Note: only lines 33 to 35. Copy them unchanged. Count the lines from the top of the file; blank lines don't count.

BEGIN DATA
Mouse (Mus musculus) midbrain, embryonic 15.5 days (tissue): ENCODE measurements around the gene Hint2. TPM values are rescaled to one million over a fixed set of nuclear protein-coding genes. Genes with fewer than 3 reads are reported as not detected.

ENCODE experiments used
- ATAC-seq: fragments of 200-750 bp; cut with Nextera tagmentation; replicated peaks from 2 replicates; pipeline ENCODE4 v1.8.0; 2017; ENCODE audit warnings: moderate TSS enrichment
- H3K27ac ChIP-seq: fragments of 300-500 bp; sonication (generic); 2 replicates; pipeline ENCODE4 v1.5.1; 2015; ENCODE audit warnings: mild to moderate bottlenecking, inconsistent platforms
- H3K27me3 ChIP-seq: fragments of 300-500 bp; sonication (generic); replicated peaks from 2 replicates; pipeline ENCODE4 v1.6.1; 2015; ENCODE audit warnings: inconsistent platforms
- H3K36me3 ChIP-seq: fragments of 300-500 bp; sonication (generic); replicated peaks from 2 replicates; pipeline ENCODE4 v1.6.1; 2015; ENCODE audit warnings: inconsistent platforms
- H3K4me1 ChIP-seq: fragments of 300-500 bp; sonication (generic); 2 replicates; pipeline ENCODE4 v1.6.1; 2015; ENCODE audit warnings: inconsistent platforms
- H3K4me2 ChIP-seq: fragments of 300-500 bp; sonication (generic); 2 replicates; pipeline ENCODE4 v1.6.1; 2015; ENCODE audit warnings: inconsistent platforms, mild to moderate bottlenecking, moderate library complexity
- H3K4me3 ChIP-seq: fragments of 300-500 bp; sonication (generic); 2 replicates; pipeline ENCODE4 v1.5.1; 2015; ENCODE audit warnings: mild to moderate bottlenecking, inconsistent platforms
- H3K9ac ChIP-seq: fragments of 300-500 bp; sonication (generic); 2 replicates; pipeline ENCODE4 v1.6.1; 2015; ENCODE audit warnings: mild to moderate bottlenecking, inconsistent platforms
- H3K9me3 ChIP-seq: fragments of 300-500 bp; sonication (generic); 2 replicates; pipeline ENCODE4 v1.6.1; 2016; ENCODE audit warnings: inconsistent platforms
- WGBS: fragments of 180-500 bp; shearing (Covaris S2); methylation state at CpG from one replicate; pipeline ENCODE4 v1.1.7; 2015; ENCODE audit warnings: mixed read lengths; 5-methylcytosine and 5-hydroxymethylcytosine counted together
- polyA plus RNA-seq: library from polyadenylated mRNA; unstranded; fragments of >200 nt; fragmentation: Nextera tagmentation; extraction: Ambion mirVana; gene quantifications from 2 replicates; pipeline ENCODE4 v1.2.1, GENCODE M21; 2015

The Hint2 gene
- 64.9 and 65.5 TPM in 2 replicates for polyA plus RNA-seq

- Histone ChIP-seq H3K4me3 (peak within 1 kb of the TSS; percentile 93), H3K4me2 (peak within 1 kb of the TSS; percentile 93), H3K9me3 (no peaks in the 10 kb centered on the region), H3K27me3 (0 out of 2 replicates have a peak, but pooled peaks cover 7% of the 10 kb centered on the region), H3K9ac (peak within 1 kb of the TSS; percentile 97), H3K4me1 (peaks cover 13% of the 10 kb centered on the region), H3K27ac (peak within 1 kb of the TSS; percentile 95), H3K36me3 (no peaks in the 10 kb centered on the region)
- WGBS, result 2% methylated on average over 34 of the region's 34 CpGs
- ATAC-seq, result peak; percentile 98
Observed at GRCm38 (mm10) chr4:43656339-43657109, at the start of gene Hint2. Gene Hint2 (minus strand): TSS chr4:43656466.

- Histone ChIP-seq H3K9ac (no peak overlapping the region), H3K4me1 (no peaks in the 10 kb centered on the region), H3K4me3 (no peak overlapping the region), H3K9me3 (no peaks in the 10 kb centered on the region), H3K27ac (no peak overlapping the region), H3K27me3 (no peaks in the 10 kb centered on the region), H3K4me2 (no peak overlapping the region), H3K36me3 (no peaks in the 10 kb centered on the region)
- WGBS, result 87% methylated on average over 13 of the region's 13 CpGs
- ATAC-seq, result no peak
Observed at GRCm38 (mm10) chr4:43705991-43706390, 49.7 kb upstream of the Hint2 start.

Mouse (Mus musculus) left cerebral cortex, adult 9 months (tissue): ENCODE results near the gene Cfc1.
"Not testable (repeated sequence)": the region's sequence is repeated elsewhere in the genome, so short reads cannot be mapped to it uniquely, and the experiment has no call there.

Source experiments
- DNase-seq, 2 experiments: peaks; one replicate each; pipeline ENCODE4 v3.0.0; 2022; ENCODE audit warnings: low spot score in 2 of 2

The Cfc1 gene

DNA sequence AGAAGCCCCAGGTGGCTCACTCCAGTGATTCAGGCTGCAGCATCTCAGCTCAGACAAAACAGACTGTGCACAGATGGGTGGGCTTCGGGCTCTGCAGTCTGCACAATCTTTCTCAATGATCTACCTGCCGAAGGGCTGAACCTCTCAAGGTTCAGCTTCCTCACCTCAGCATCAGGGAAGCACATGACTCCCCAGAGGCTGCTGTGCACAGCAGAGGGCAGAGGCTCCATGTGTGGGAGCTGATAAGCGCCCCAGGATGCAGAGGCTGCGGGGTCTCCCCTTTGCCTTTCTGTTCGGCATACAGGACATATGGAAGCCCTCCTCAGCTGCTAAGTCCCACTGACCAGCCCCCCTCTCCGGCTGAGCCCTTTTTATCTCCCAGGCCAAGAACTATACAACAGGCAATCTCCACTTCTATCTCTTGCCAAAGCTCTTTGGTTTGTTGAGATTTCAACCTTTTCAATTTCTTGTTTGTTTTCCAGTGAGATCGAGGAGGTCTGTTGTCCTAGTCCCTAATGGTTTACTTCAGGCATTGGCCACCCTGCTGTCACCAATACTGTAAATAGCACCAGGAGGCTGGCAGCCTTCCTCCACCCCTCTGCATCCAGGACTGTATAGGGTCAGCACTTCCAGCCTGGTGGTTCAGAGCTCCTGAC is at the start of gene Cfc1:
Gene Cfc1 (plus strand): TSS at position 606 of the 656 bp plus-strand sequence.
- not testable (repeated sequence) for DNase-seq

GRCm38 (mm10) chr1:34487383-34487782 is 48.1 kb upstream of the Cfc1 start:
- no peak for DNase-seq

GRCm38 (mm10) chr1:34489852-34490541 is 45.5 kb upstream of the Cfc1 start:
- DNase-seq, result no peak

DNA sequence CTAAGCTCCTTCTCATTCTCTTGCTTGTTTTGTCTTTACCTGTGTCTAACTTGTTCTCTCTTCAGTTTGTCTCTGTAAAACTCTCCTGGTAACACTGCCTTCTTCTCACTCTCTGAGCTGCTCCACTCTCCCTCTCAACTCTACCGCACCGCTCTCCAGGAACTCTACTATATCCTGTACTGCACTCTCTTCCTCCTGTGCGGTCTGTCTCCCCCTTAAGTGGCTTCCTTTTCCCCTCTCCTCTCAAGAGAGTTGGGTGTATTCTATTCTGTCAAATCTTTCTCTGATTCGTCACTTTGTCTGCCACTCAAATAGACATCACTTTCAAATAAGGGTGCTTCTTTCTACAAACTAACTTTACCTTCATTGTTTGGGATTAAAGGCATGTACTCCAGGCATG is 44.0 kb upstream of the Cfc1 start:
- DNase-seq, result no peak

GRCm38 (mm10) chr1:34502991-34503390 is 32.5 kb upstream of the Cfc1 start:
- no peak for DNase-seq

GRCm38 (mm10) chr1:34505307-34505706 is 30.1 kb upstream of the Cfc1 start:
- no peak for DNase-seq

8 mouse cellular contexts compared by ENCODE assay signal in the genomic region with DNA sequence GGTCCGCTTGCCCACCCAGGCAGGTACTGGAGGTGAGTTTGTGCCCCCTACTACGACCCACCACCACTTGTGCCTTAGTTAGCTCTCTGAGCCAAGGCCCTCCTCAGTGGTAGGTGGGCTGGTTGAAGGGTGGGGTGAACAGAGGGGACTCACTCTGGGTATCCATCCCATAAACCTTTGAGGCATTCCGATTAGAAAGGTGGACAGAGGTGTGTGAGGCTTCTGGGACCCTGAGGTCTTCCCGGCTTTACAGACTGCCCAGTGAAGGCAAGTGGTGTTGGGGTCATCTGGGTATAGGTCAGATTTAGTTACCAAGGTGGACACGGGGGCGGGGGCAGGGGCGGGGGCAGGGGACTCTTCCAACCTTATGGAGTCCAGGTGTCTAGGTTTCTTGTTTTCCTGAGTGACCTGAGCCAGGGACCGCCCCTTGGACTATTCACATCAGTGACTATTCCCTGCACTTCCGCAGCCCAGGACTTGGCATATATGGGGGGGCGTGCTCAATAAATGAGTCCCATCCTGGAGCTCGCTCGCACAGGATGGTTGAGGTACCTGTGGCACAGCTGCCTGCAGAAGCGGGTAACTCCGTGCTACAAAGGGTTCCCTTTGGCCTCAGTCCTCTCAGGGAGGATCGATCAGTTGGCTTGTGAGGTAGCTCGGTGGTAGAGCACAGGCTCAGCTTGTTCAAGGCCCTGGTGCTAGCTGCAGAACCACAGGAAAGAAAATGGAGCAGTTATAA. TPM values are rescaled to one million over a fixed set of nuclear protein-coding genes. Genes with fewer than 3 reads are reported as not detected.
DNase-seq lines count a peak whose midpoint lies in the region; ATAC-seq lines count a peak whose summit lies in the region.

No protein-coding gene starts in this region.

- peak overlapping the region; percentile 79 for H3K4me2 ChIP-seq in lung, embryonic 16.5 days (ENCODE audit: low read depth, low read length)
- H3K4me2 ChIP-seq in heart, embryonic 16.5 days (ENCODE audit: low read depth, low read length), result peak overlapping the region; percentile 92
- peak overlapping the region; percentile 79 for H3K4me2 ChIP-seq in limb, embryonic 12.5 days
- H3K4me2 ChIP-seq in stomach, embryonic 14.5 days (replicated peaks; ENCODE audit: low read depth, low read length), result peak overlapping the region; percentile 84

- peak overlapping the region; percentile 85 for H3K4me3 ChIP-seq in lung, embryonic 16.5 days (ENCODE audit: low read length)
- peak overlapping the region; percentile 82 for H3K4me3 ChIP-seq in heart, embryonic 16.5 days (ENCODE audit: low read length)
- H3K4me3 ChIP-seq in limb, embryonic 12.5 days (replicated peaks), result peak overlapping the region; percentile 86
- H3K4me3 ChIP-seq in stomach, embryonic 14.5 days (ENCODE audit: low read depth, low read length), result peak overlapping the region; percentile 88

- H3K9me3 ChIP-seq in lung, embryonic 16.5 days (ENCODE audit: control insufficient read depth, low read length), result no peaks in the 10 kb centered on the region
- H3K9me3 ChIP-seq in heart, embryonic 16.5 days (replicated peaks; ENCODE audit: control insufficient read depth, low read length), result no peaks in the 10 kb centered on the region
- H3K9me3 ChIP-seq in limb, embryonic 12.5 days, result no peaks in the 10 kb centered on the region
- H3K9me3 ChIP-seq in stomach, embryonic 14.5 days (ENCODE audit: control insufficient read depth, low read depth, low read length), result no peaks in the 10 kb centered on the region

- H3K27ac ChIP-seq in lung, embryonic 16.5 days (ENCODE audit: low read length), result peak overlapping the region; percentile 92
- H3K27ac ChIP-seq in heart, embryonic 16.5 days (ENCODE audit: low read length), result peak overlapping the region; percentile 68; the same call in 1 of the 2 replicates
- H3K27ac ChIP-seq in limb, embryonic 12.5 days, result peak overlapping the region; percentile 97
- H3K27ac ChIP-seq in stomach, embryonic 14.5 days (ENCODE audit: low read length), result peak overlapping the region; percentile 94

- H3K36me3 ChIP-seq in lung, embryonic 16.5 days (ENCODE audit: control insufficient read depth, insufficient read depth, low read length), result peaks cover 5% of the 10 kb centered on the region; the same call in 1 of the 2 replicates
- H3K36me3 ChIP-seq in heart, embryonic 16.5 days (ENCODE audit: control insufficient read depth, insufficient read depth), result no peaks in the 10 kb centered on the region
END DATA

- no peak for DNase-seq

GRCm38 (mm10) chr1:34489852-34490541 is 45.5 kb upstream of the Cfc1 start:
- DNase-seq, result no peak